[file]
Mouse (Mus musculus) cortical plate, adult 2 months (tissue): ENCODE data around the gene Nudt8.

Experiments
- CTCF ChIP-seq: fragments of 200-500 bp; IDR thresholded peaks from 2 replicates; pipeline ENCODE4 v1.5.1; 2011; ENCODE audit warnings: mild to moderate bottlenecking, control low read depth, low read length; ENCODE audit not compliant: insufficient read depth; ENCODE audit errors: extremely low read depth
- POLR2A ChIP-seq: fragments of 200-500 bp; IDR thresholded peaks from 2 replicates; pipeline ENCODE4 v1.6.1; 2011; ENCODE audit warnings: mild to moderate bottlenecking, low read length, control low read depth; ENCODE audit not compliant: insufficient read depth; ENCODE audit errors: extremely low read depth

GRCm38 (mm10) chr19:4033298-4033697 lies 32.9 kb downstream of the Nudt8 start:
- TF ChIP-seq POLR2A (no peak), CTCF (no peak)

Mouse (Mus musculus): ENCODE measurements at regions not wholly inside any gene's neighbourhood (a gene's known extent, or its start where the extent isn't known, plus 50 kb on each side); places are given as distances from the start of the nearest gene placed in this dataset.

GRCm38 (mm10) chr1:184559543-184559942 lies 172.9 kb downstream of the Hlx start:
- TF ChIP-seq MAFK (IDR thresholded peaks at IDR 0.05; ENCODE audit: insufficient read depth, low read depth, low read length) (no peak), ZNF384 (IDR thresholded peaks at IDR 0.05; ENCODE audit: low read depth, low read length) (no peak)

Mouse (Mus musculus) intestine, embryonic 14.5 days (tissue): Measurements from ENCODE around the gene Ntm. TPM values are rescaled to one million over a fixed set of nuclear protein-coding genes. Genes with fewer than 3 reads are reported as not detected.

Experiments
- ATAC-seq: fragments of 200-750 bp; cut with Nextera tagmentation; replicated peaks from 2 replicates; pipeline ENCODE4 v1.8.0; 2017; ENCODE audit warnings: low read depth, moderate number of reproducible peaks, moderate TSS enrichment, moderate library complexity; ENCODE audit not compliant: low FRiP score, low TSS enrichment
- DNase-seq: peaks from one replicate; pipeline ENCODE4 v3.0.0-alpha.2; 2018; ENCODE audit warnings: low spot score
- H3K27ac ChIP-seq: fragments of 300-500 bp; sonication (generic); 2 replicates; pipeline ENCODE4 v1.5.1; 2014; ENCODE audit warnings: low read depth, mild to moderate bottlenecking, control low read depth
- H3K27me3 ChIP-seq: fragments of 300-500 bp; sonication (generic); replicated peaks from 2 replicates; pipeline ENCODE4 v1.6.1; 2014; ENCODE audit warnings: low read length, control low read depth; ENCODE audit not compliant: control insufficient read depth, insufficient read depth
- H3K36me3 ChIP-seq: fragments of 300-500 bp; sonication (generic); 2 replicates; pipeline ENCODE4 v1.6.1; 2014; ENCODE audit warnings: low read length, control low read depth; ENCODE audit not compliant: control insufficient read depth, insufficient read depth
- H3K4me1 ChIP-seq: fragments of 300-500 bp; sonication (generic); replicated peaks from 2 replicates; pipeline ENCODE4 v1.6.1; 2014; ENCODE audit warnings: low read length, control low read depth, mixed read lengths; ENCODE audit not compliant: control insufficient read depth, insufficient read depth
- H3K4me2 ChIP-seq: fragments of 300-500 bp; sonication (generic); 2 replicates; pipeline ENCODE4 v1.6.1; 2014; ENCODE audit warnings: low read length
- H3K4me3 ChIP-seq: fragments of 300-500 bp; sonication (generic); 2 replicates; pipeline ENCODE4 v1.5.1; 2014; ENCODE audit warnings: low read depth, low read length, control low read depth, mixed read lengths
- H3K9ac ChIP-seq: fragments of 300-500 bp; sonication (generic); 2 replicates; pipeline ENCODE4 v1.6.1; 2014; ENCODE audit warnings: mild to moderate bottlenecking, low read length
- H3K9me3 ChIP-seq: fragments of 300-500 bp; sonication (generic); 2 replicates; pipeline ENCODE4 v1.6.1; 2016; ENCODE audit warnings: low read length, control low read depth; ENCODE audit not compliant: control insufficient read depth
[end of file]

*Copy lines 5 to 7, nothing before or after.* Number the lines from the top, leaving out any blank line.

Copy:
GRCm38 (mm10) chr19:4033298-4033697 lies 32.9 kb downstream of the Nudt8 start:
- TF ChIP-seq POLR2A (no peak), CTCF (no peak)

Mouse (Mus musculus): ENCODE measurements at regions not wholly inside any gene's neighbourhood (a gene's known extent, or its start where the extent isn't known, plus 50 kb on each side); places are given as distances from the start of the nearest gene placed in this dataset.